5. 5. Recommendation (cont.) <ul><li>Course level metadata </li></ul><ul><ul><li>OCW’s share courses and course materials </li></ul></ul><ul><ul><li>Generating course level metadata might be challenging enough for existing OCWs, so we balanced getting lots of something versus getting very little, but high quality </li></ul></ul>April 2007
  6. 6. It wasn’t perfect, but was a start… <ul><li>We thought that… </li></ul><ul><ul><li>This provided a base level of metadata to expect </li></ul></ul><ul><ul><li>Automatic metadata generation might help (either with course level or item level metadata, coupled with metadata inheritance) </li></ul></ul><ul><ul><li>Other Web 2.0 technologies and techniques might help pick up where formal, descriptive metadata left off (tagging, recommenders, etc.) </li></ul></ul><ul><ul><li>Search engines (or direct linking) were probably going to be the primary source of traffic </li></ul></ul><ul><ul><li>These efforts would help OCWs describe materials for their own use and might encourage intra-OCW discovery mechanisms </li></ul></ul>April 2007
  7. 7. We knew that… <ul><li>IEEE Learning Object Metadata would provide richer metadata </li></ul><ul><ul><li>Or other element sets (METS, etc.) </li></ul></ul><ul><li>OAI-PMH, or even distributed search, would provide more robust access to metadata </li></ul><ul><ul><li>But it would be YAS (yet another server) to implement and run </li></ul></ul><ul><ul><li>It might still require a 1:1 relationship/negotiation between provider/consumer (NSDL was spending quite a bit of time and effort “curating” OAI-PMH feeds and metadata normalization requiring time and effort) </li></ul></ul>April 2007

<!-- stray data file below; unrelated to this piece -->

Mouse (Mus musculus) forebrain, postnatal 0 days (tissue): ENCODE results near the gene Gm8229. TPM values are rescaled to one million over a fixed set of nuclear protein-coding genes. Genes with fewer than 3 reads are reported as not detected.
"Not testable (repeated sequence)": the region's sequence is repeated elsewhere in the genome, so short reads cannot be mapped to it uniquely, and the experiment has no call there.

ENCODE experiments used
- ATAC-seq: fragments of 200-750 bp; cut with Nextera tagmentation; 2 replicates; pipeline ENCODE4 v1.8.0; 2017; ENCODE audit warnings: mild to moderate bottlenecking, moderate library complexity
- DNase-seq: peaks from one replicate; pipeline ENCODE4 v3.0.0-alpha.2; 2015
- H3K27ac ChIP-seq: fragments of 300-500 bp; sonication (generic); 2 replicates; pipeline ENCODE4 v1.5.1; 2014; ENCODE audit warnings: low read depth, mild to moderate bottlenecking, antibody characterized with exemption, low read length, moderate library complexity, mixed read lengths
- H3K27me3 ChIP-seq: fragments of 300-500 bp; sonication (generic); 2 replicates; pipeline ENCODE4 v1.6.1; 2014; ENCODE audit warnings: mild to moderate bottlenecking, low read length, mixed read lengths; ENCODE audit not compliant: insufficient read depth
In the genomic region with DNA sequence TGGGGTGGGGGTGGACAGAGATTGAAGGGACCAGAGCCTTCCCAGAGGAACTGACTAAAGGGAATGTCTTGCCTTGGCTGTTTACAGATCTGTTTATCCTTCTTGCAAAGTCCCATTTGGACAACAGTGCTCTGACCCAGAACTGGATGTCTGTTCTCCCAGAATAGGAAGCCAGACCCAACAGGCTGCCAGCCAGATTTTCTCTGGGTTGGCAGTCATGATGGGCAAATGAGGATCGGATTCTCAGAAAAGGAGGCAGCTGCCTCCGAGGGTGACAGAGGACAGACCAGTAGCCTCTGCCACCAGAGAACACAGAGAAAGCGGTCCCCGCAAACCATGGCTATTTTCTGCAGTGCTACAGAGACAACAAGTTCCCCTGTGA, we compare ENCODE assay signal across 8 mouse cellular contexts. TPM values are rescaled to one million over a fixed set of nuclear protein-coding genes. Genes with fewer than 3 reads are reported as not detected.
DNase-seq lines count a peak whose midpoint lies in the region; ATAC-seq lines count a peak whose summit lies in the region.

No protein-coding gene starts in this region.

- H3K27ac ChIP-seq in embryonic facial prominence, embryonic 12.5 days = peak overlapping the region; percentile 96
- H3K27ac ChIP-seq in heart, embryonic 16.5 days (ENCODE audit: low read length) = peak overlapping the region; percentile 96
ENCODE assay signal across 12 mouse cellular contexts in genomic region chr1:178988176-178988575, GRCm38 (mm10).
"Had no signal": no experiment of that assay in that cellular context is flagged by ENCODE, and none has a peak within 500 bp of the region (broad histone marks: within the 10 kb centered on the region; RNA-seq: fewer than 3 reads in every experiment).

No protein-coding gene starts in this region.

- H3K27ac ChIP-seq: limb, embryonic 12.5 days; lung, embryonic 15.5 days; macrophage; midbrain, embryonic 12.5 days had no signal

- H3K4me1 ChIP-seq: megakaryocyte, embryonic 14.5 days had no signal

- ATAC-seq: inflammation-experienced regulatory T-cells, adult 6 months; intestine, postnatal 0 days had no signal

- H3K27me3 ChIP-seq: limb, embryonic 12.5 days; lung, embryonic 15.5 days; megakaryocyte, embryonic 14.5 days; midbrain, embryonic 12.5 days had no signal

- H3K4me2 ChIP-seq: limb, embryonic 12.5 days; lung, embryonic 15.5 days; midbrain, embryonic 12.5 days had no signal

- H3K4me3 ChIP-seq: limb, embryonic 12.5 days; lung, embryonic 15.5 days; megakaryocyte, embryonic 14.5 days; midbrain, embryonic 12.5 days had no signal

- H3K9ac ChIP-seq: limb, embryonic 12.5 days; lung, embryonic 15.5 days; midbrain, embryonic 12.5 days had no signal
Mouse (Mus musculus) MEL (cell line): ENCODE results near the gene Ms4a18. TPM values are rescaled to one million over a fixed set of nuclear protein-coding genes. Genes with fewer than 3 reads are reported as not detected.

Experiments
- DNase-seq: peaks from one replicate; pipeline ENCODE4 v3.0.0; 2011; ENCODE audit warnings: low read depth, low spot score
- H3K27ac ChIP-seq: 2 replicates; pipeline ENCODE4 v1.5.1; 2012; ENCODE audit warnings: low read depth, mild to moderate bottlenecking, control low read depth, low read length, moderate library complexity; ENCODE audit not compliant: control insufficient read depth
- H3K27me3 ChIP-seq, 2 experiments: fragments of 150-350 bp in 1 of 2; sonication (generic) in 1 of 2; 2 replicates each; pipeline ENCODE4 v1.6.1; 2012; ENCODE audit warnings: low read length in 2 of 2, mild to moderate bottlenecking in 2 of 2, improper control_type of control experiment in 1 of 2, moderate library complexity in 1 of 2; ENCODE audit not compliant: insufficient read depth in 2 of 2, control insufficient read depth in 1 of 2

8. 8. What did the metadata recommendation enable? <ul><li>Standardized course and item-level metadata </li></ul><ul><ul><li>To “share” across implementations </li></ul></ul><ul><ul><ul><li>Some, like MIT and OpenLearn implemented richer metadata element sets (application profiles of IEEE LOM) </li></ul></ul></ul><ul><ul><ul><li>For many others, common metadata available via eduCommons platform </li></ul></ul></ul><ul><li>RSS feeds led to services </li></ul><ul><ul><li>OCW Finder, OER Recommender/, </li></ul></ul><ul><ul><li>OCWC Search (original) </li></ul></ul><ul><ul><li>Aggregated provider lists/feeds for CC search and OER Commons (original) </li></ul></ul>April 2007
  9. 9. If we’re going to ask folks to spend their limited time and resources, what’s the most effective and impactful thing that we can ask them to do?